The best-selling book "Freakonomics" examines the economics of some ordinary life situations. If these situations involve sex, the analysis might be better termed Sexonomics.
One of the first practitioners of sexonomics was Nobel Prize-winning economist Gary Becker, whose 1970s paper "A Theory of Marriage" pushed the economic analysis of sex into the purview of his fellow economists.
More recently, two other economists, Lena Edlund of Columbia University and Evelyn Korn of Eberhard-Karls-Universitat Tubingen, have published an intriguing paper, "A Theory of Prostitution," (link: http://www.iies.su.se/seminars/papers/Edlund.pdf) in the Journal of Political Economy.
Making simplistic but more or less plausible assumptions and applying the tools of economic model-making, they searched for the answer to a puzzle: Why is it that prostitution is so relatively well-paid?
Before getting to why this is, they document that in diverse cultures and over many centuries, prostitutes have indeed made much more, sometimes several multiples more, than comparably (un)skilled women would make in more prosaic occupations. From medieval France and imperial Japan to present-day Los Angeles and Buddhist Thailand, this income differential has persisted, although its size depends on various factors.
(That prostitutes generally make considerably more money than their skills would warrant may be obscured by biased sampling. Studies of prostitutes often survey those in trouble with the law or on drugs and hence not earning what they might. By analogy, if studies of marriage were frequently conducted at shelters for battered wives, people would probably soon develop a more jaundiced view of marriage as well.)
Developing the consequences of their mathematical model, Edlund and Korn argue that the primary reason for the income differential is not the risk sometimes associated with the practice of prostitution but rather that prostitutes greatly diminish their chances for marriage by virtue of their occupation. Men generally don't want to marry (ex)prostitutes, and so women must be relatively well-compensated in order to forgo the opportunity to marry.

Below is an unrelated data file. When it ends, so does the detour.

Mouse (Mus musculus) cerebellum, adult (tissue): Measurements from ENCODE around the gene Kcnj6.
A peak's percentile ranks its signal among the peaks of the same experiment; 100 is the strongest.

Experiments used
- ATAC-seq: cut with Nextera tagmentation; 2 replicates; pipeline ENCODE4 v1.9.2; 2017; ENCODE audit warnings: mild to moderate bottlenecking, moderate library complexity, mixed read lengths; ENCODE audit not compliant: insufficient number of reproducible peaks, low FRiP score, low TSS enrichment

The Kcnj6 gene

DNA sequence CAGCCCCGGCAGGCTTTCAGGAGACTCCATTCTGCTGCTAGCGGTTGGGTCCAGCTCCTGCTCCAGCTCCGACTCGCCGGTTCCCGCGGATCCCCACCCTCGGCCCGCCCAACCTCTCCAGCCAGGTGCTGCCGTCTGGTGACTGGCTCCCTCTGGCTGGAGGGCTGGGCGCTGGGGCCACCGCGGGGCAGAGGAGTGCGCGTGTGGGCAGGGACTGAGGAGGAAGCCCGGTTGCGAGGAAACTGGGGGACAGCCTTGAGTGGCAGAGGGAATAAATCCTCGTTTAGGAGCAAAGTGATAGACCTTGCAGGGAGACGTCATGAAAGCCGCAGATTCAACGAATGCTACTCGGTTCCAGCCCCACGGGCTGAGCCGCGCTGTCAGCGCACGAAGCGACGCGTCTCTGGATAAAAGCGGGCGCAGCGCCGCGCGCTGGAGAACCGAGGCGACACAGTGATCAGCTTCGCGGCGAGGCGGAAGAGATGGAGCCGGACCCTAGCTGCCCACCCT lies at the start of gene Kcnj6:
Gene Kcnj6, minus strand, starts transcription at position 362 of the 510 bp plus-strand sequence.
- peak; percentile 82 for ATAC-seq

Employing market concepts, doing some calculus and assuming that "women sell and men buy," the authors also conclude that prostitution generally declines as men's incomes increase.
Wives and prostitutes are competing "commodities" (in the reductionist view of economists, that is), but wives are distinctly superior in that they can produce children that are socially recognized as coming from the father.
Thus, if men have more money, they tend to buy the superior good and, at least when wives and prostitutes come from the same pool of women, tend to buy (rent) the cheaper good less frequently.
More obvious perhaps is that prostitution generally declines in areas where women's incomes and opportunities are greater.
Putting these two tendencies together suggests that if one wishes to reduce prostitution, increasing the incomes of both men and women is likely to be more effective than imposing legal penalties.
Another consequence of the authors' model is that a high ratio of men to women tends to increase prostitution's relative profitability (versus marriage).